A gorgeous portrait of Donna with her yarn features in People Who Touch Wool – a superb exhibition of photographs of Shetland’s wool-workers, taken by photographer Alex Boak. I felt it was inspired to programme this exhibit to coincide with Wool Week. The hub this year was amazing – lamps and sofas and free tea and coffee in a large, well-lit space facilitated endless knitterly meetups and conversations. Every time I popped in it was packed! And because of the exhibition, we were surrounded by images reminding us of the many hands through which our wool has passed on its way to our needles. To me, the presence of Boak’s photos in the hub is emblematic of how Shetland Wool Week always foregrounds and emphasises connections between Shetland’s working landscape and our contemporary craft of knitting. I love the quiet dignity of Boak’s portraits which celebrate wool workers in a way I find reminiscent of Tom Barr’s portraits in the book, Shetland Oo.

SHETLAND SHEEP!

Sheep have always had their place in Wool Week and this year a very jolly time was had at Gremista farm, meeting Shetland sheep, eating Shetland lamb and learning about what constitutes a good fleece.

detail of Maja Siska’s Ode to Sheep – this piece is woven with locks of Icelandic sheep wool

Also on the theme of sheep, I confess I shed a tear at the magnificently sheepy exhibit displayed in the Shetland Museum and fittingly titled Ode to Sheep. Maja Siska’s woven, felted, embroidered works are an evocative meditation on the character and beauty of the Icelandic sheep with which she is surrounded in her home in Iceland. Again, it is just like Shetland Wool Week to programme a thoughtful, soulful, deeply sheepy exhibition to coincide with Wool Week; a reminder to all of us in attendance of the magical creatures on which our work is ultimately based.

In conclusion, what a wonderful week full of local and International woolly talent; world famous Shetland hospitality; ten million amazing Bousta Beanie hats; a tide of enthusiasm; an inclusive programme; and a celebration of wool that draws on the past but that is always looking forward to the future. Such an honour to be able to come and teach at this event, and so wonderful to be able to share wool on this level with so many buddies.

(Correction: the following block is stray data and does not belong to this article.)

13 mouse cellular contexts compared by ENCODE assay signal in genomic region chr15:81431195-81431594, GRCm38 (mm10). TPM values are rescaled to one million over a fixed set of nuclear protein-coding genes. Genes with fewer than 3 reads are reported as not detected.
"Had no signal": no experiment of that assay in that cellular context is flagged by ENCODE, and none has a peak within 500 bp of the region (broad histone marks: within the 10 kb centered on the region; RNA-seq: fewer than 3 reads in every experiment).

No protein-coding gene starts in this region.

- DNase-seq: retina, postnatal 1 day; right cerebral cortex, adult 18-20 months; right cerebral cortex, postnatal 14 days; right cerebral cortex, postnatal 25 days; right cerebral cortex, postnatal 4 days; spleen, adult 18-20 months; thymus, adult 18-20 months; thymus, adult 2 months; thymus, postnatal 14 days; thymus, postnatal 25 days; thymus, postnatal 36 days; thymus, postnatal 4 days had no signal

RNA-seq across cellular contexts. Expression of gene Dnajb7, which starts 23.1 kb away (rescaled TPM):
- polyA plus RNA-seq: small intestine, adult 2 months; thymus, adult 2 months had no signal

Thanks to everyone I met in Shetland… you too helped make Shetland Wool Week 2017 rich and memorable.
I’ll say more about my classes in another post but, for now,
YOURS IN MAXIMUM SHETLAND WOOL WEEK APPRECIATION,
XF

Shetland sheep
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World Mental Health Day 2017

Greetings, Comrades!

I’m just popping in to share a few things in honour of today being World Mental Health Day 2017.

10 October is World Mental Health Day

Firstly, for my Reading buddies: a date for your diary!

At 20:00 on Saturday 4th November 2017, Doris Allimadi will perform her monologue on depression at South Street Arts Centre:

#damnthestigma is a monologue showing a journey through depression, a blend of personal accounts with fiction. The monologue also explores the general public’s perception on the topic and stigma attached to depression, suicide and mental health in general.

You can buy tickets here and I am going because I found Doris’s book – Lost, my battle with depression – comforting, honest and relatable. I love the life-affirming mantra that she repeats throughout like a kind and wise reminder – “self-love, self-respect and self-belief” – and her brave and candid discussion of mental health. She also gives context for the specific ways in which mental health affects women of colour which is a focus, too, for the magnificent gal-dem blog and a specific area of mental health that requires greater understanding.

I discovered Doris and her book through our mutual interest in addressing Reading’s appalling homelessness problem. This year I have been increasingly concerned about the rise of homelessness in my town. Austerity cuts to the local council’s budget have directly affected provisions for homeless people here and you can see the consequences everywhere. There are many people in need and clearly suffering on these streets. In a place as affluent as Berkshire this seems just plain wrong and earlier this year I started looking for ways to help directly. Searching for solutions I found this article about Doris making up food parcels to distribute to homeless people here.